Black holes are parts of spacetime displaying such powerful gravitational pull that nothing – even light – can escape. Black holes were thought to take on the shape of a donut. But scientists now need to re-write the astronomical rulebooks after proving black holes actually resemble 3D fountains.
It has until now been assumed that gas surrounding black holes was donut-shaped.
But scientists now believe the reality about black holes is far more complex, after studying one 14 million light-years away.
Gas surrounding black holes spews from them in a 3D fountain, new research has revealed.
Atacama Large Millimeter/submillimetre Array (ALMA) simulations now suggest the donut is really a more bizarre structure compromised of three constantly circulating gases.
Researchers were observing a supermassive black hole at the centre of the Ciricinus galaxy.
Data from this was compared this with a simulation of gas into a black hole, using the Cray XC30 ATERUI supercomputer.
Their conclusions challenge the belief that matter falling into a black hole builds up around it to form a donut structure.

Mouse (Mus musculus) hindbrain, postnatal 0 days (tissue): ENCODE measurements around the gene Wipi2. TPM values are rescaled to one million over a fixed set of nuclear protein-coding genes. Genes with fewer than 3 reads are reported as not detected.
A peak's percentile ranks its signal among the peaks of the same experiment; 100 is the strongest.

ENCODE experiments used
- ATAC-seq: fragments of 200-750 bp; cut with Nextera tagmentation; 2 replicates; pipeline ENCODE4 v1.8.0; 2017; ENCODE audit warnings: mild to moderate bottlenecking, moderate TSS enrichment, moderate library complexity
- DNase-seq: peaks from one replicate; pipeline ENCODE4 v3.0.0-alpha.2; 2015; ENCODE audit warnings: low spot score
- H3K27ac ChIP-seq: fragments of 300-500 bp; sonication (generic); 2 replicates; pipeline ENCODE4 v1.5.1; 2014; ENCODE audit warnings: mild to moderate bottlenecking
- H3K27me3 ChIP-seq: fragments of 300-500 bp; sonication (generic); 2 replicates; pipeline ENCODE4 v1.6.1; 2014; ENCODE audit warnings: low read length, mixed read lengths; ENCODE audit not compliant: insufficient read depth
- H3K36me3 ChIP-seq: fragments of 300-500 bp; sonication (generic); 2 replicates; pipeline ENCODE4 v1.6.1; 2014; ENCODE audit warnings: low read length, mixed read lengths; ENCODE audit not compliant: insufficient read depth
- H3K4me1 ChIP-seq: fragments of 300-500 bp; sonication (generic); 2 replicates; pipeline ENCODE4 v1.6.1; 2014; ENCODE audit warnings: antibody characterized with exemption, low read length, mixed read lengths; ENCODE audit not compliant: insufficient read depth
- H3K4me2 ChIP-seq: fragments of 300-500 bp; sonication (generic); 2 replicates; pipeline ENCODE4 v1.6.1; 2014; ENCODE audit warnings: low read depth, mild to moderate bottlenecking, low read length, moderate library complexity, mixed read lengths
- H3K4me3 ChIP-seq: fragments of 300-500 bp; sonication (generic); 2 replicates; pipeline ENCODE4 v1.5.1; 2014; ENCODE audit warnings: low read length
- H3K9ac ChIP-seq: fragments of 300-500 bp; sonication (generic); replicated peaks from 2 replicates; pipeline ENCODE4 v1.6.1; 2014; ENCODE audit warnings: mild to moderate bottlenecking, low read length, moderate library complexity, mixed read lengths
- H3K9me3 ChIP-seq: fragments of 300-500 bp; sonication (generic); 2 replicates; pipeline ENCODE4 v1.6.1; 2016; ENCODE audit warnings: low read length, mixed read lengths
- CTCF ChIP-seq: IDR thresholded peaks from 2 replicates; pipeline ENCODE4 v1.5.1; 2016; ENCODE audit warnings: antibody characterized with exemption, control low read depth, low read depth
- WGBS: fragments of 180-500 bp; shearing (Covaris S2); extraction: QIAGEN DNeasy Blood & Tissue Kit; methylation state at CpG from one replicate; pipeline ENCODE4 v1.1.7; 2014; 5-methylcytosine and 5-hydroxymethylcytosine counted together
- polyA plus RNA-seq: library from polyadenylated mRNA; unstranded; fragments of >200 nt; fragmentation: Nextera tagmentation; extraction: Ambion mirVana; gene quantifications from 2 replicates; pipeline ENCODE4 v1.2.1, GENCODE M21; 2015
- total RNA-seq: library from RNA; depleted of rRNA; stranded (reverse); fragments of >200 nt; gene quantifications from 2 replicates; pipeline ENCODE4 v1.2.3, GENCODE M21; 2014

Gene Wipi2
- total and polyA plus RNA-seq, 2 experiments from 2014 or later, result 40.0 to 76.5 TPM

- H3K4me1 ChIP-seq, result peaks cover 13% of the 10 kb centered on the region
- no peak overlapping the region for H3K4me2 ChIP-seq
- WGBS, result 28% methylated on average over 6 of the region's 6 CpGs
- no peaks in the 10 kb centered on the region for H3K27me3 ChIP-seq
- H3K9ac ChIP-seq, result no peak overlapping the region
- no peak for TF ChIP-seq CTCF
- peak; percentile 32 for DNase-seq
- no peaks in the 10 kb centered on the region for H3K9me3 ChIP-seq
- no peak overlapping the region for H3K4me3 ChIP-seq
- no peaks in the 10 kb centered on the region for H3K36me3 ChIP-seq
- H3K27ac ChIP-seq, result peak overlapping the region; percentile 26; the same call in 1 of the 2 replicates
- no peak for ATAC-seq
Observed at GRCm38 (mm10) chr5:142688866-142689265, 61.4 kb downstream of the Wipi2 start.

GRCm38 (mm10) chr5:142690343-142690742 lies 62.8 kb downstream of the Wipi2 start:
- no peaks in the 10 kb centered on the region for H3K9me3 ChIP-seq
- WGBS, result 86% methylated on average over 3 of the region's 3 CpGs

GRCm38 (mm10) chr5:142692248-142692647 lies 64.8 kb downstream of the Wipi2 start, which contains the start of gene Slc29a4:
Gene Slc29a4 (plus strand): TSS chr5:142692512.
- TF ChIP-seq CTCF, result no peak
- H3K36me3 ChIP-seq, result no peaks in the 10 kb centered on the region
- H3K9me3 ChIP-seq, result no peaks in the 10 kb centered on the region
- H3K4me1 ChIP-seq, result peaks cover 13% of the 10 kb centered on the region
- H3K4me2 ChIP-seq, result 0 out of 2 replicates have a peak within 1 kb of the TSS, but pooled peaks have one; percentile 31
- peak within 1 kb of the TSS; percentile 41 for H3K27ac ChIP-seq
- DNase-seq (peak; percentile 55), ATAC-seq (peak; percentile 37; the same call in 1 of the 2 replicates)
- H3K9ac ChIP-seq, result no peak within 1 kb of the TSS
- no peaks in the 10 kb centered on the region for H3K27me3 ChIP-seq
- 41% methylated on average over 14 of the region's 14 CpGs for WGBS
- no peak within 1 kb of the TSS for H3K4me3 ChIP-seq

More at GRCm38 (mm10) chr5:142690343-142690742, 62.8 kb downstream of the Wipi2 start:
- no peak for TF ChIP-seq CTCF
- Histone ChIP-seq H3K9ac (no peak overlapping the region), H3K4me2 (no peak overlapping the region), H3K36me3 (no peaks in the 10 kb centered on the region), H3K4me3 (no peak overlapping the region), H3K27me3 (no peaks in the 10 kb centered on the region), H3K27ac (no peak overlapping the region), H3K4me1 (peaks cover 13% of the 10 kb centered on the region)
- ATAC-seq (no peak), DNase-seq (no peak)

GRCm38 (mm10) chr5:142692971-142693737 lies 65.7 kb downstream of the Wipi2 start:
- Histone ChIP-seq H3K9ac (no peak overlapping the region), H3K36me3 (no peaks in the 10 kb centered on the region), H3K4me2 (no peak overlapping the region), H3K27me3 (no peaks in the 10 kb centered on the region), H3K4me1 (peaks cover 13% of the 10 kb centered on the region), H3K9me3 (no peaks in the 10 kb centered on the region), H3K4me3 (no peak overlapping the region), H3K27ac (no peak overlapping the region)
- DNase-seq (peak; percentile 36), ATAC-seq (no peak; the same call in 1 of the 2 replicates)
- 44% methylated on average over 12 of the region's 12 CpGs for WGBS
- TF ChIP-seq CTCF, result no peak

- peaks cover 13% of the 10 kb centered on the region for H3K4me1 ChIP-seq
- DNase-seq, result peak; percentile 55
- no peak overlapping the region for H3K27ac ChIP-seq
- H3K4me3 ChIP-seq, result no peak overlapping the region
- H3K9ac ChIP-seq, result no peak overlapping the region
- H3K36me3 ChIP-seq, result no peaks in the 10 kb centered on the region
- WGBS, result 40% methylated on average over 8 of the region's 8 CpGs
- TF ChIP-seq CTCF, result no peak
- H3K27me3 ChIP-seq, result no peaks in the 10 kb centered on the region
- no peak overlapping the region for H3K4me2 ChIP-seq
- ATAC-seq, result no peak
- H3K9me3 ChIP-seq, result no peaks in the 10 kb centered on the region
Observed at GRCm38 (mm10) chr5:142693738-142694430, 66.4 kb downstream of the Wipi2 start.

The results now suggest it is more of a three-step process.
First, the cold gas forms a disk near the plane of rotation, heating up until the molecules break down.
Some of these molecules are expelled above and below the disk, then create a fountain-like structure.
“Previous theoretical models set a prior assumptions of rigid donuts,” said Keiichi Wada, a Kagoshima University theoretician.
“Rather than starting from assumptions, our simulation started from the physical equations and showed for the first time that the gas circulation naturally forms a donut.
“Our simulation can also explain various observational features of the system.”
These findings have upended what we thought knew.
Keiichi Wada added: “By investigating the motion and distribution of both the cold molecular gas and warm atomic gas with ALMA, we demonstrated the origin of the so-called ‘donut’ structure around active black holes.
“Based on this discovery, we need to rewrite the astronomy textbooks.”